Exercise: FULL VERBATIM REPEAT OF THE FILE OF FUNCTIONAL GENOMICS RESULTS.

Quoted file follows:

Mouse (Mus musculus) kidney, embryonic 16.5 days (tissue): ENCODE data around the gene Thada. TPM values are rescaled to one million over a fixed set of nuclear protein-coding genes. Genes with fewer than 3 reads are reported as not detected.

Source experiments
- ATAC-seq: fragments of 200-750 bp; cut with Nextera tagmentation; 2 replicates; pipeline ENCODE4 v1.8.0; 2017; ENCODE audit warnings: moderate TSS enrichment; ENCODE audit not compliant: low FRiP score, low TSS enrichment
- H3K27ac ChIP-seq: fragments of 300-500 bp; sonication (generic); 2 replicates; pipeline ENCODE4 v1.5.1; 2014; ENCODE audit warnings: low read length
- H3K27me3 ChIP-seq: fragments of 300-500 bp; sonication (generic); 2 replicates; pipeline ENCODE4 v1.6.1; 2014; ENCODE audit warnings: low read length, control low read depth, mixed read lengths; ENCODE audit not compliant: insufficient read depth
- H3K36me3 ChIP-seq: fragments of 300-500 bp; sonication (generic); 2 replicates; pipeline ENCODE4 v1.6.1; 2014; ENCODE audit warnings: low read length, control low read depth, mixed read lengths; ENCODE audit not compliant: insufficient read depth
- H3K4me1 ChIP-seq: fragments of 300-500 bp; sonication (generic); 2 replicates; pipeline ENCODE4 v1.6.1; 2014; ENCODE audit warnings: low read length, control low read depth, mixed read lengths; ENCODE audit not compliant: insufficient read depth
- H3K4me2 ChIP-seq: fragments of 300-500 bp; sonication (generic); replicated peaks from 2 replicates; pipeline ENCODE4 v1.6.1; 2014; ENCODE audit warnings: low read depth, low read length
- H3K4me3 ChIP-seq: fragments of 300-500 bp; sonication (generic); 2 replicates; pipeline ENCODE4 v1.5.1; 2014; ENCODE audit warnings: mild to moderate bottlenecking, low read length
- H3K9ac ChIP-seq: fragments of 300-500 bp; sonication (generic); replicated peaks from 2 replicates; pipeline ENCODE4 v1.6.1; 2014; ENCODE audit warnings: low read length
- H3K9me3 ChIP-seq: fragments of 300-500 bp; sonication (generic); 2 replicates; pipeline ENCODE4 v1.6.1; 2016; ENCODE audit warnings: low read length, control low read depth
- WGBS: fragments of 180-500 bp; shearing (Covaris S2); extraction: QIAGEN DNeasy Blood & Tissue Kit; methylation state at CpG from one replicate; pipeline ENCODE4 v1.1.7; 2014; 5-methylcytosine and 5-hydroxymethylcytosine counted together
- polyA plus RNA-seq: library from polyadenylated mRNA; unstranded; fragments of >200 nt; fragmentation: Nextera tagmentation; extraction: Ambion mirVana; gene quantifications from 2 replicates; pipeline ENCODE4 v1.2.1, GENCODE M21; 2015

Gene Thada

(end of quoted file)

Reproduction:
Mouse (Mus musculus) kidney, embryonic 16.5 days (tissue): ENCODE data around the gene Thada. TPM values are rescaled to one million over a fixed set of nuclear protein-coding genes. Genes with fewer than 3 reads are reported as not detected.

Source experiments
- ATAC-seq: fragments of 200-750 bp; cut with Nextera tagmentation; 2 replicates; pipeline ENCODE4 v1.8.0; 2017; ENCODE audit warnings: moderate TSS enrichment; ENCODE audit not compliant: low FRiP score, low TSS enrichment
- H3K27ac ChIP-seq: fragments of 300-500 bp; sonication (generic); 2 replicates; pipeline ENCODE4 v1.5.1; 2014; ENCODE audit warnings: low read length
- H3K27me3 ChIP-seq: fragments of 300-500 bp; sonication (generic); 2 replicates; pipeline ENCODE4 v1.6.1; 2014; ENCODE audit warnings: low read length, control low read depth, mixed read lengths; ENCODE audit not compliant: insufficient read depth
- H3K36me3 ChIP-seq: fragments of 300-500 bp; sonication (generic); 2 replicates; pipeline ENCODE4 v1.6.1; 2014; ENCODE audit warnings: low read length, control low read depth, mixed read lengths; ENCODE audit not compliant: insufficient read depth
- H3K4me1 ChIP-seq: fragments of 300-500 bp; sonication (generic); 2 replicates; pipeline ENCODE4 v1.6.1; 2014; ENCODE audit warnings: low read length, control low read depth, mixed read lengths; ENCODE audit not compliant: insufficient read depth
- H3K4me2 ChIP-seq: fragments of 300-500 bp; sonication (generic); replicated peaks from 2 replicates; pipeline ENCODE4 v1.6.1; 2014; ENCODE audit warnings: low read depth, low read length
- H3K4me3 ChIP-seq: fragments of 300-500 bp; sonication (generic); 2 replicates; pipeline ENCODE4 v1.5.1; 2014; ENCODE audit warnings: mild to moderate bottlenecking, low read length
- H3K9ac ChIP-seq: fragments of 300-500 bp; sonication (generic); replicated peaks from 2 replicates; pipeline ENCODE4 v1.6.1; 2014; ENCODE audit warnings: low read length
- H3K9me3 ChIP-seq: fragments of 300-500 bp; sonication (generic); 2 replicates; pipeline ENCODE4 v1.6.1; 2016; ENCODE audit warnings: low read length, control low read depth
- WGBS: fragments of 180-500 bp; shearing (Covaris S2); extraction: QIAGEN DNeasy Blood & Tissue Kit; methylation state at CpG from one replicate; pipeline ENCODE4 v1.1.7; 2014; 5-methylcytosine and 5-hydroxymethylcytosine counted together
- polyA plus RNA-seq: library from polyadenylated mRNA; unstranded; fragments of >200 nt; fragmentation: Nextera tagmentation; extraction: Ambion mirVana; gene quantifications from 2 replicates; pipeline ENCODE4 v1.2.1, GENCODE M21; 2015

Gene Thada